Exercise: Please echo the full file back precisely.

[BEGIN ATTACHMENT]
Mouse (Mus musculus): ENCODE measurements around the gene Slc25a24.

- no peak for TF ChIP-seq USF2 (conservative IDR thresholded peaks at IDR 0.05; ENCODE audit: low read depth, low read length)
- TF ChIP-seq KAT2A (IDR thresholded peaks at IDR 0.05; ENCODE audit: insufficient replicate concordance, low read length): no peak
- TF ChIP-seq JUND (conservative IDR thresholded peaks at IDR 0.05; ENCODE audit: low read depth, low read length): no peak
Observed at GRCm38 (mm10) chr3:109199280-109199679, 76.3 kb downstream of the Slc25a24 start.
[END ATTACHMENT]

Mouse (Mus musculus): ENCODE measurements around the gene Slc25a24.

- no peak for TF ChIP-seq USF2 (conservative IDR thresholded peaks at IDR 0.05; ENCODE audit: low read depth, low read length)
- TF ChIP-seq KAT2A (IDR thresholded peaks at IDR 0.05; ENCODE audit: insufficient replicate concordance, low read length): no peak
- TF ChIP-seq JUND (conservative IDR thresholded peaks at IDR 0.05; ENCODE audit: low read depth, low read length): no peak
Observed at GRCm38 (mm10) chr3:109199280-109199679, 76.3 kb downstream of the Slc25a24 start.